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Fall Deer Movement

A Elk Hunting Article

Written by T.R. Michels


There are several factors that determine when and where deer move during the fall. An understanding of these factors can explain the reduced sightings of bucks during the hunting season. These factors fall into seven different categories; Comfort, Security, Predatory Behavior (natural predators and hunting), Food Availability, Travel Distance, Breeding Behavior and Lunar Forces.

Fall signals an increase in white-tailed deer activity, which is brought on by changing food supplies and the rut. In study by Kammermeyer and Marchinton deer traveled greater average distances per day during the fall than they did in the summer. Deer also traveled greater distances per hour during both dawn and dusk in the fall than they did during the summer. There was also a shift in daytime deer activity: during the day in the summer the deer were most active at dusk, from 6 PM to 10 PM; during the day in the fall they were most active at dawn, from 4 AM to 10 AM, with movement continuing until noon. Overall, the deer moved more during darkness in the fall than they did in the summer. This increase in deer movement during darkness in the fall can be attributed to decreasing hours of daylight (in some areas from 14 to 8 hours), decreasing foliage as leaves fell (leaving deer more exposed during daylight hours) and changing food sources.

During the summer deer can feed securely in wooded areas where there is abundant forage. In the fall deer often feed more heavily on agricultural crops, and browse in more open areas, which causes them to feed more at nigh for security reasons. The change in feeding patterns from summer wooded areas to open fall food sources forces the deer to travel farther in search of food. I refer to deer movement from bedding sites to food sources as the "Distance Factor."

In most areas inhabited by whitetails fall brings significant changes in weather patterns. Barometric pressure and temperatures fluctuate more, there is more cloud cover, more precipitation and stronger winds. These changes often combine to create low temperatures, changes in dew points, lower wind-chill factors and storms. These meteorological changes create a reduction in plant chlorophyll production, causing some plant food sources to die or become dormant, leaves to fall, and other food sources to ripen.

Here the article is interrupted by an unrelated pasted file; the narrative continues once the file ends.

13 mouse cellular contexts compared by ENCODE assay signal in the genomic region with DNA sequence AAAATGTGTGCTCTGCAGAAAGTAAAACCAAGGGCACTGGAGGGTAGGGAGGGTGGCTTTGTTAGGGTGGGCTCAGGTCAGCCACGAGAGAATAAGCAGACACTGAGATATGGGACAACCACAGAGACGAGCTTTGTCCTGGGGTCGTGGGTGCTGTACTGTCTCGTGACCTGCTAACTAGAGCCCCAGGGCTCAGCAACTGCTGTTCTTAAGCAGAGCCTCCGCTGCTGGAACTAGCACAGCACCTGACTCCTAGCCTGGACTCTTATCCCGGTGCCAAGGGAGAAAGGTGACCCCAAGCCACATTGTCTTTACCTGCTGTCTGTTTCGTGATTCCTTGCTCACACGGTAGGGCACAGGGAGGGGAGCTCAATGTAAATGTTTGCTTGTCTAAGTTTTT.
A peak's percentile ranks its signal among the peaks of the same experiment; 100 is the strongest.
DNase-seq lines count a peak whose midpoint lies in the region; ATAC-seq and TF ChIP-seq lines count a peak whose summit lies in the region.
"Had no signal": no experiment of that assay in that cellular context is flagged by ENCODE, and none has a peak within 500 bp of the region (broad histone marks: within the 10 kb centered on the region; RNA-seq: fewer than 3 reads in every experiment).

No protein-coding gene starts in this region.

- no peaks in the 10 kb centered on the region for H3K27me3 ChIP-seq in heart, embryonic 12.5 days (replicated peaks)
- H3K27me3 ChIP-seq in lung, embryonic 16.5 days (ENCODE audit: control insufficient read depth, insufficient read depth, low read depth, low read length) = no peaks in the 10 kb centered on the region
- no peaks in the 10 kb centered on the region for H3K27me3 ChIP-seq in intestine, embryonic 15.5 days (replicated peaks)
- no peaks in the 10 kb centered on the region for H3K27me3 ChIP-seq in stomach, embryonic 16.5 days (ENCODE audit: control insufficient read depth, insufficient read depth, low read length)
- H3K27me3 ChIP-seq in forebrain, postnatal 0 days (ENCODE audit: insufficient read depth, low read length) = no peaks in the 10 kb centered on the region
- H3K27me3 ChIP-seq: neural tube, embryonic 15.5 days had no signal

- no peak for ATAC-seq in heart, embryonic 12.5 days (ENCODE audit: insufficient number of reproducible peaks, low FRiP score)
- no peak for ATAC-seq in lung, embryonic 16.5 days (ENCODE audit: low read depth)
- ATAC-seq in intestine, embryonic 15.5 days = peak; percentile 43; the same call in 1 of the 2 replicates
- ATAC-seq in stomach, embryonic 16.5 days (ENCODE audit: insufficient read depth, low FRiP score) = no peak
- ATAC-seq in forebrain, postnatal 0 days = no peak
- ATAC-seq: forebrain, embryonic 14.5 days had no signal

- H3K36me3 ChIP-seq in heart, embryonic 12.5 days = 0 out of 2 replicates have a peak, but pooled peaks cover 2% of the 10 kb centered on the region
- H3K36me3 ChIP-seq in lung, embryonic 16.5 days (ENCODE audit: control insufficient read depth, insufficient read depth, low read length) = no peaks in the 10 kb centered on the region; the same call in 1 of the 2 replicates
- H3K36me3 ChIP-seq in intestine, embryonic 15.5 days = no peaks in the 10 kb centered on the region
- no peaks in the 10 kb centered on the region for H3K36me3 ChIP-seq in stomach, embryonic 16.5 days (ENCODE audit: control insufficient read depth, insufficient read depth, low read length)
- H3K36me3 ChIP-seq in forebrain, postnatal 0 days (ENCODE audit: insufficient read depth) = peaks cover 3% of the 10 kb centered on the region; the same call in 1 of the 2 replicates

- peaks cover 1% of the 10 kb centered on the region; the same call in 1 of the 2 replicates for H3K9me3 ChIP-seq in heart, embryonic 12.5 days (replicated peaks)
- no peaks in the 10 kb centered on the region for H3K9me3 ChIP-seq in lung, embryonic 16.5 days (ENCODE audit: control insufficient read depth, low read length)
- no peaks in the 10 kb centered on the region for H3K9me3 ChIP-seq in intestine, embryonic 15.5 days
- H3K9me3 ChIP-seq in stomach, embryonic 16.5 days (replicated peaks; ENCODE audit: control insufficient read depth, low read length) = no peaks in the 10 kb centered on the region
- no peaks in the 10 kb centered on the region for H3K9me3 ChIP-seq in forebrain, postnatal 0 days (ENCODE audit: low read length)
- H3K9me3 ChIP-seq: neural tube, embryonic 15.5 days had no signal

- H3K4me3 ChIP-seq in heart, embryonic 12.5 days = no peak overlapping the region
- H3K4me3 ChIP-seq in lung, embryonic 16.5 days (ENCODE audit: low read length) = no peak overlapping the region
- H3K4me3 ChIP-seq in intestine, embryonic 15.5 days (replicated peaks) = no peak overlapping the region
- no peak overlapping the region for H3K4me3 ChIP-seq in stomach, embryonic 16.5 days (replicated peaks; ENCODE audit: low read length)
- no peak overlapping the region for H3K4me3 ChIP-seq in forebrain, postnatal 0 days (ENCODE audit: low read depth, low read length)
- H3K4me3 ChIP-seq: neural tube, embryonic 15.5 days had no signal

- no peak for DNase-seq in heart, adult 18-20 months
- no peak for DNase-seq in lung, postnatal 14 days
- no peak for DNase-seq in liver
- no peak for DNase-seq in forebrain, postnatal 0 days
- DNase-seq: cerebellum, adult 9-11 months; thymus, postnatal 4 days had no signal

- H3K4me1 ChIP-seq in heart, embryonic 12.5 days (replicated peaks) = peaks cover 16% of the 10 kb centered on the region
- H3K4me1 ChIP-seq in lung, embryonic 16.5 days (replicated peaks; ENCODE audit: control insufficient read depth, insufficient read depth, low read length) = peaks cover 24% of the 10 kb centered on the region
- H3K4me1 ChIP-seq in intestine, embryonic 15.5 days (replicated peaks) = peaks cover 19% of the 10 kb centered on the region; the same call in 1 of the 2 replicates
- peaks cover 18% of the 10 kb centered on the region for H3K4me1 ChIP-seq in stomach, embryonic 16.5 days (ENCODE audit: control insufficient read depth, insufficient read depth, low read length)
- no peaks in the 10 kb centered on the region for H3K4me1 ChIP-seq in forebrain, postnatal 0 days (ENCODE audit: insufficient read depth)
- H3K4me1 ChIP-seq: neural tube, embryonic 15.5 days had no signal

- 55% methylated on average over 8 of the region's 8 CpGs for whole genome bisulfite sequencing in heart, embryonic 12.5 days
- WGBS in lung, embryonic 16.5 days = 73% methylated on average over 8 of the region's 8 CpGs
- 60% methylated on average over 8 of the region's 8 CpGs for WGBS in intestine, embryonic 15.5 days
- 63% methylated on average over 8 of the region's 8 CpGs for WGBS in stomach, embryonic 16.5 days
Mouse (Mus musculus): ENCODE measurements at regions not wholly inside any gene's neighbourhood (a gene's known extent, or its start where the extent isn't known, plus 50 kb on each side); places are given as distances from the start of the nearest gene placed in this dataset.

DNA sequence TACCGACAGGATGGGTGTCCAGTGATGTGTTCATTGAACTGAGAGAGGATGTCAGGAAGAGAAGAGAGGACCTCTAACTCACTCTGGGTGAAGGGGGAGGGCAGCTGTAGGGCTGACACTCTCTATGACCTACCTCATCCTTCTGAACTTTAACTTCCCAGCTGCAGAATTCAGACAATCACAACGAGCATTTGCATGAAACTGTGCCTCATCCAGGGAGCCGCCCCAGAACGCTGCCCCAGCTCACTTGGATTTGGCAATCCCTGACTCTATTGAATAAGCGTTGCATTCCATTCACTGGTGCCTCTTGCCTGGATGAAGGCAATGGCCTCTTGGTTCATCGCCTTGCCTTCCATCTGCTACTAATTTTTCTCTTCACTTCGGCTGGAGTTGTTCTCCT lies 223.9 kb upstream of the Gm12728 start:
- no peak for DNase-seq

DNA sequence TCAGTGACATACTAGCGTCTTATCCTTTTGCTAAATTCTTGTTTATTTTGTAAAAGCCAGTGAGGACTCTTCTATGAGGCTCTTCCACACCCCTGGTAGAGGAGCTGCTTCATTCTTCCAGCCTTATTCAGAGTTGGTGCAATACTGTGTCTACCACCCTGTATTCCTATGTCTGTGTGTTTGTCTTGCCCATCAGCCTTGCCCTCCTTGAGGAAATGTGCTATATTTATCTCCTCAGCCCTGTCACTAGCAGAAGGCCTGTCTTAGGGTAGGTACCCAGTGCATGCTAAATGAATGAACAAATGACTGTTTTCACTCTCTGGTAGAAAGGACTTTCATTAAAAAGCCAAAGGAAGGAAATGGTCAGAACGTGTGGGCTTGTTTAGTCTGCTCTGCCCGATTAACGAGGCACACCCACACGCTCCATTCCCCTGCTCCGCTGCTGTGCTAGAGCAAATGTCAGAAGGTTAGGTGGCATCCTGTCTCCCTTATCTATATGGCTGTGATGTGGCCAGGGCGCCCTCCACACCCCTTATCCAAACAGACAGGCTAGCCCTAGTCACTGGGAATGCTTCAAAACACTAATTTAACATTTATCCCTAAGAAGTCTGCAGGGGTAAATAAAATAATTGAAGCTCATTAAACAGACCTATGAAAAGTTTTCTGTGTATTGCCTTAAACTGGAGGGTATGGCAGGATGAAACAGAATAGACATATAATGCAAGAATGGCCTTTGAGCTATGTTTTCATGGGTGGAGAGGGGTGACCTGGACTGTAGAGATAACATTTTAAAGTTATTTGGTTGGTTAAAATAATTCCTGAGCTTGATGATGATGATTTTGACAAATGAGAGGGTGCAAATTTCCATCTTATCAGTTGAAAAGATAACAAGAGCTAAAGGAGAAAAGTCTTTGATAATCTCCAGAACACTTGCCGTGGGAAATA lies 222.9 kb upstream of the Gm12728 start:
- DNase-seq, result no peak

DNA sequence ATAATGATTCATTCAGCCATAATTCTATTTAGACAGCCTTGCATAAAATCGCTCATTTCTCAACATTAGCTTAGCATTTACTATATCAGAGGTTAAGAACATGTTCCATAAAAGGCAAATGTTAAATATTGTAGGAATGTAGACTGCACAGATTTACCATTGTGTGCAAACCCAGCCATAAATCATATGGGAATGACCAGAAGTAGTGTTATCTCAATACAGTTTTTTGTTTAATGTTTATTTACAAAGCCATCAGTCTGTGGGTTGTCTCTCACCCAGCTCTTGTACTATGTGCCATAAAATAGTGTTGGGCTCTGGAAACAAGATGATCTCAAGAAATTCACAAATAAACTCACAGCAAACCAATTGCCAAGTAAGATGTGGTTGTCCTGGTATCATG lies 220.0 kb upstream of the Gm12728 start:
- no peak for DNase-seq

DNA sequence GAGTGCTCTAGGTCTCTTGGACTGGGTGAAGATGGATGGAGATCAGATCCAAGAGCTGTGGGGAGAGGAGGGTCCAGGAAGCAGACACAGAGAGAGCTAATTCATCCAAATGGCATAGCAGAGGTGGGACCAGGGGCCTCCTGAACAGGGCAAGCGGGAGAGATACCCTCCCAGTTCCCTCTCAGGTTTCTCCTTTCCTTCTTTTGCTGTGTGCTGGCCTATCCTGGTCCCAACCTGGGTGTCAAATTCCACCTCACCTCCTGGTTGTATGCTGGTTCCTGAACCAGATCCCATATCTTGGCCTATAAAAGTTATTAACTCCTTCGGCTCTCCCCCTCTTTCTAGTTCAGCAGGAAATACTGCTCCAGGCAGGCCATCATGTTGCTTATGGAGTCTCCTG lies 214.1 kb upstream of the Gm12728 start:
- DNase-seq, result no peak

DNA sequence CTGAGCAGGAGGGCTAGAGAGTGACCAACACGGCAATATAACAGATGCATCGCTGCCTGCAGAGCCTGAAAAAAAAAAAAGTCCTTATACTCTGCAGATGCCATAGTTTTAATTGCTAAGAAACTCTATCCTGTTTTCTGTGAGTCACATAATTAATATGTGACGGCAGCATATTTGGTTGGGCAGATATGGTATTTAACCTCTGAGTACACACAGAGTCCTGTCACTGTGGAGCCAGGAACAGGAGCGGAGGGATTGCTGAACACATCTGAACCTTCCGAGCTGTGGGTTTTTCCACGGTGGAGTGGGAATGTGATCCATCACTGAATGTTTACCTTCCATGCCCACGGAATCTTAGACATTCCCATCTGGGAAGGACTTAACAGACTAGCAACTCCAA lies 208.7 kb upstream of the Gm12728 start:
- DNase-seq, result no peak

As fall approaches and deer begin growing their heavy winter coats the temperature, precipitation, humidity, wind, dew point, wind-chill, and amount of vegetation and cloud cover all have the ability to affect the comfort of the deer. I refer to these meteorological changes as "Comfort Factors." In extreme conditions meteorological changes may also affect the health of the deer, and as such they can also be considered as "Security Factors."

Fall Deer Movement Factors

Comfort and Security
During my seven years of research, deer activity was greatest during the fall in open areas at dawn and dusk, when the temperature, dew point or wind-chill was between 15 and 55 degrees. If the temperature, dew point or wind-chill fell below twenty degrees the deer (including dominant bucks) moved later in the morning and earlier in the evening than they did in warmer weather; providing there was cloud cover, fog, or precipitation which reduced the amount of light during daytime hours. In a Minnesota study Nelson found that Fall deer migration consistently began after temperatures dropped below 19 degrees Fahrenheit for the first time. Migrations started in each of 14 years when temperatures below 19 degrees Fahrenheit lasted at least five days. This migration could also account for fewer buck sightings.